The pundits are right. Minnesota is increasingly going to rely on ALANA (African, Latino, Asian and Native American) communities to meet its labor needs and to support a growing elderly and young dependent population. For the period of 2007 to 2013, using three-year data from the American Community Survey, I found that 2,500 new white workers were added to the state’s labor force in aggregate; however, the ALANA communities added more than 70,000 new workers.

Then comes the troubling insight from the data. I looked at the following communities for which comparable data was available — white, black, Latino, Native American and Asian — and three subgroups: Hmong, Mexican and African immigrants.

The black, Latino, Native American, Hmong and Mexican communities experienced an economic squeeze reflected in declining income and homeownership, employment and home equity, combined with low educational levels. The American Indian community had the sharpest decline among all groups during this time period.

At the same time, these ALANA communities continued to fuel the economic engine in Minnesota. Their spending power in the Minnesota economy in 2013 (calculated at 75% of total income) was more than $11 billion, and they paid an estimated $1.7 billion in Minnesota taxes.

People tend to think of these communities as not integral to the economy — as “deficits.” However, economic simulations I’ve done show that if the ALANA workers were to suddenly vanish from the Minnesota economy, we would be candidates for federal disaster aid. For example, recent research funded by the McKnight Foundation showed that African immigrants alone spent more than $500 million in big-box retail and other stores in 2014.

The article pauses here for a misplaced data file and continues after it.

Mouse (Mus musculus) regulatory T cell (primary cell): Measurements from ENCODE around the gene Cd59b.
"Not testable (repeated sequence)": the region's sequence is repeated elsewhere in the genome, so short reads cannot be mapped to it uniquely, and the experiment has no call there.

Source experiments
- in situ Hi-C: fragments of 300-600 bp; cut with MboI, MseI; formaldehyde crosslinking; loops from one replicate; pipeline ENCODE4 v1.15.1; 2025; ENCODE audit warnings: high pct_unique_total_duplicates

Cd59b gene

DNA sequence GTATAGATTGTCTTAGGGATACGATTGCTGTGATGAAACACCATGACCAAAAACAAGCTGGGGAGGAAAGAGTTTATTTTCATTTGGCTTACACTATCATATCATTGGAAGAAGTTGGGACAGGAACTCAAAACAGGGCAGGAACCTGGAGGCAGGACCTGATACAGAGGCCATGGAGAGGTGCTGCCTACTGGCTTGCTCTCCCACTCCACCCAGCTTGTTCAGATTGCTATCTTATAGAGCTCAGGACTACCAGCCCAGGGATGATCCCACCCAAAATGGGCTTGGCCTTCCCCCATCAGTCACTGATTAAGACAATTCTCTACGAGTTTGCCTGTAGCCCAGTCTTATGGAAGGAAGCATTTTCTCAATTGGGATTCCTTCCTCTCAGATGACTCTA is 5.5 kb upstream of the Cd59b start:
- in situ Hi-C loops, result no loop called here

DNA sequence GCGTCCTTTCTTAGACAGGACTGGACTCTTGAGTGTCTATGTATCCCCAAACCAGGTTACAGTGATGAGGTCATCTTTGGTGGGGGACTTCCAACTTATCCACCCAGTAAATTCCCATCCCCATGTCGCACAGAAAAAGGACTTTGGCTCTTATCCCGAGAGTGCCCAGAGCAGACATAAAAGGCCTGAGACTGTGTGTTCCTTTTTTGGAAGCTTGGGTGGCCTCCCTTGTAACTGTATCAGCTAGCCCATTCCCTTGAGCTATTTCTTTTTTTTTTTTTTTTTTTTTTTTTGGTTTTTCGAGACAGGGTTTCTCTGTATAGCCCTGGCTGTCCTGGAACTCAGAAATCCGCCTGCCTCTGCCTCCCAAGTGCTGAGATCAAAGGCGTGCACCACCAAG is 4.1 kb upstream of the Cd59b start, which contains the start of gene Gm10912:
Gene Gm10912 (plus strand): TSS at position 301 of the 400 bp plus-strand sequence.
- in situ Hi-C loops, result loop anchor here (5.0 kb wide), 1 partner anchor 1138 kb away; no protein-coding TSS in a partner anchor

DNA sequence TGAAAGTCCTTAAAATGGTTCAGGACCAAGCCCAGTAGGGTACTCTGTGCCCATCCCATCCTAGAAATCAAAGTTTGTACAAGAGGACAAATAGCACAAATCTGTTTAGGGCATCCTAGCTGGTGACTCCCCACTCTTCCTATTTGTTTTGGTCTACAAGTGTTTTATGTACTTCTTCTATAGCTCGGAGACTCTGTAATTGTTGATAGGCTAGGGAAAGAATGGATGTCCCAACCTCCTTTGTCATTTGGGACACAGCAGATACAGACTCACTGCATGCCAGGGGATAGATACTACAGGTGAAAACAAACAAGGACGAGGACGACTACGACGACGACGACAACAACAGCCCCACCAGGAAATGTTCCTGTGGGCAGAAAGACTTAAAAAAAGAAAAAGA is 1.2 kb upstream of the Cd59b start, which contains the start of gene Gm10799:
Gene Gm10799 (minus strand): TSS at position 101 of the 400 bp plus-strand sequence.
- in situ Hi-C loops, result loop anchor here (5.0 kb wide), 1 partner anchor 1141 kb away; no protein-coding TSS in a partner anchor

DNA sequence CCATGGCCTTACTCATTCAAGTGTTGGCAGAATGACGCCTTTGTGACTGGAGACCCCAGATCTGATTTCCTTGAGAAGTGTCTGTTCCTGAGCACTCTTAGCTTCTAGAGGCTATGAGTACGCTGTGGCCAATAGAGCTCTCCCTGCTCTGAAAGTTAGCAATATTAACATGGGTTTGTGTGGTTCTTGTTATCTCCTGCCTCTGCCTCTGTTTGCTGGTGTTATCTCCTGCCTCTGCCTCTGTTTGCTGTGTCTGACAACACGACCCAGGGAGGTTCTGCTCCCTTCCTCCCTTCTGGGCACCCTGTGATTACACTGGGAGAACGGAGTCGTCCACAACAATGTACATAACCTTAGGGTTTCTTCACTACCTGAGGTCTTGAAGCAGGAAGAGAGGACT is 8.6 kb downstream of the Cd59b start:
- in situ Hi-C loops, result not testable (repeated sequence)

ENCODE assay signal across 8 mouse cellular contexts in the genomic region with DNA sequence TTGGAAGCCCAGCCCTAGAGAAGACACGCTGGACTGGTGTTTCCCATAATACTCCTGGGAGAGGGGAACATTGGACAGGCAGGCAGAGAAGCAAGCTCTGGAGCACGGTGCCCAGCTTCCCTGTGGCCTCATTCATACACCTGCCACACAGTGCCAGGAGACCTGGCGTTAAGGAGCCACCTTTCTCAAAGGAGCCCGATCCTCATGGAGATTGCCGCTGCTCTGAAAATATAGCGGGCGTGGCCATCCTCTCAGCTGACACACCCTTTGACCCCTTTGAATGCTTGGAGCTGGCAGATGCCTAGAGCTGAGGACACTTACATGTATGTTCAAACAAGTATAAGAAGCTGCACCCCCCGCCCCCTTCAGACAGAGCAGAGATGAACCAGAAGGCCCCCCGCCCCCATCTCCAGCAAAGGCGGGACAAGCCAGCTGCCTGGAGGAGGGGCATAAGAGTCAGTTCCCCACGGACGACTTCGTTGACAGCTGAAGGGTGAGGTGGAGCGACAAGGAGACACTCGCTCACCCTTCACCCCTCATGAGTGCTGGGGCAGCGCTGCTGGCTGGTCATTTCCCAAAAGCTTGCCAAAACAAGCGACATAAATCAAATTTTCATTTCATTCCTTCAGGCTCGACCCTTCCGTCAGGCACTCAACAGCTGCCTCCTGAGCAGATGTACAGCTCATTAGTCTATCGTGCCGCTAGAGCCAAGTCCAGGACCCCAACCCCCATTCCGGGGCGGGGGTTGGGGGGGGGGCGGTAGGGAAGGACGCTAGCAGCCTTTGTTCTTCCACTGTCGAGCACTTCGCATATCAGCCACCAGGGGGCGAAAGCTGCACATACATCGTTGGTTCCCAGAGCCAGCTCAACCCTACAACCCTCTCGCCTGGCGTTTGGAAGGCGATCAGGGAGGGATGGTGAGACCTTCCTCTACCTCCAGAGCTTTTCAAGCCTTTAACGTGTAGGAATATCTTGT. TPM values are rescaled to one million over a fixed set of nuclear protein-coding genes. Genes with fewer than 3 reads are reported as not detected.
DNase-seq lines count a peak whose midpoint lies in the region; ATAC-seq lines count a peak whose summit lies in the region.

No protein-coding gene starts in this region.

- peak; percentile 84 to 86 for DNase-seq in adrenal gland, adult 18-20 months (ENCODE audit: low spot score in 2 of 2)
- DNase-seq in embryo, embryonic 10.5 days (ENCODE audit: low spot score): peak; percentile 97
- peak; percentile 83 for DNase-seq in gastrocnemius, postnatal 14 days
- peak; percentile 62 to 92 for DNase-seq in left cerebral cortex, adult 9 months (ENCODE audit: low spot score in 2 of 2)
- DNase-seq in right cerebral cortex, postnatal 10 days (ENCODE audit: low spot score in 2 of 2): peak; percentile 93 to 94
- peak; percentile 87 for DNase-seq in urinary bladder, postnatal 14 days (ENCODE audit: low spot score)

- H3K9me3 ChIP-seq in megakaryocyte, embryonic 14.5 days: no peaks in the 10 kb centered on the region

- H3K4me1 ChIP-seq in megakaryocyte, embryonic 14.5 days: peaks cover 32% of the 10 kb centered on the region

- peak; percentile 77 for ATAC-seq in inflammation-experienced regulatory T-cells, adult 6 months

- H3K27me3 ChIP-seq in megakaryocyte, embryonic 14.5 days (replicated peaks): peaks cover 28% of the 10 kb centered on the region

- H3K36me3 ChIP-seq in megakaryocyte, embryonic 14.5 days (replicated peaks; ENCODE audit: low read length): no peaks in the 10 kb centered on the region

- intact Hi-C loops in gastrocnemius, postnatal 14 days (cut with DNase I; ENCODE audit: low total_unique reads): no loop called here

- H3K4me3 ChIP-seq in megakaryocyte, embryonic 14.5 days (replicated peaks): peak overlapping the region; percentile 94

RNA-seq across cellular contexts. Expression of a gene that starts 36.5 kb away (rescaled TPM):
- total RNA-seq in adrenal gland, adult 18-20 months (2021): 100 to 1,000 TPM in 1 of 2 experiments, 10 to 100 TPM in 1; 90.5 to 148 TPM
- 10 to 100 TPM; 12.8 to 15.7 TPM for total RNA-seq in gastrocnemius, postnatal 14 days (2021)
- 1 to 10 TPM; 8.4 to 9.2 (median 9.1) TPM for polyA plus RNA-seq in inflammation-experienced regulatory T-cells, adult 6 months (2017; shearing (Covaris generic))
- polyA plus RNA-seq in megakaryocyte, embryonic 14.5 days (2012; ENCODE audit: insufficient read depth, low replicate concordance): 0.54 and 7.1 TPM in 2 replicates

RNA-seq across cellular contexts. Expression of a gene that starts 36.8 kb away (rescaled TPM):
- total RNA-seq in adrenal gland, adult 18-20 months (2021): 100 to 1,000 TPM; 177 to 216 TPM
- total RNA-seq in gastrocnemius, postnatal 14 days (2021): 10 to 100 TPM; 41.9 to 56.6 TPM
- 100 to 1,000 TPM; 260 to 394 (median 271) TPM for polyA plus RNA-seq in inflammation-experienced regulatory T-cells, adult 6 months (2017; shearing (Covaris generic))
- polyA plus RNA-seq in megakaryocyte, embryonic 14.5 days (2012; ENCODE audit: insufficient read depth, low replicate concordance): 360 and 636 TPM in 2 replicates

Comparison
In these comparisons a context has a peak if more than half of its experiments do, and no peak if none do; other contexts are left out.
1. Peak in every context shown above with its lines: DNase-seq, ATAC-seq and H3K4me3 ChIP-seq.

So the data suggest that the groups Minnesota is counting on most to survive the impending demographic squeeze are themselves in an economic squeeze. What can be done about this trend?

There are bright spots in the data. For the period of 2007 to 2012, we have another data set on business formation and growth — the Survey of Business Owners. Analysis of that data show that ALANA firms are growing faster in numbers, sales, job creation and payroll than are non-ALANA firms. This is also true between female-owned and ALANA female-owned firms and veteran-owned and ALANA veteran-owned firms. In fact, if we took all the jobs that ALANA firms created in 2012 — more than 60,000 — this number was larger than the number employed by Minnesota’s largest employer, the Mayo Clinic (around 40,000, according to data from the Minnesota Department of Employment and Economic Development).

Black-owned businesses had a 103 percent growth in jobs during the same time that community was experiencing an economic squeeze. The same was the case for American Indian firms and other ALANA firms. So the bottom line is that while these communities experienced an economic squeeze, they were still powering the Minnesotan economy with their spending and tax payment, while at the same time their entrepreneurs were creating jobs for Minnesotans.

In a recent meeting of the Alliance for Metropolitan Stability, I was struck by the fact that the economic squeeze could have been much worse without the active engagement of the nonprofits, foundations and citizen groups who work hard to bring visibility and resources to communities in need.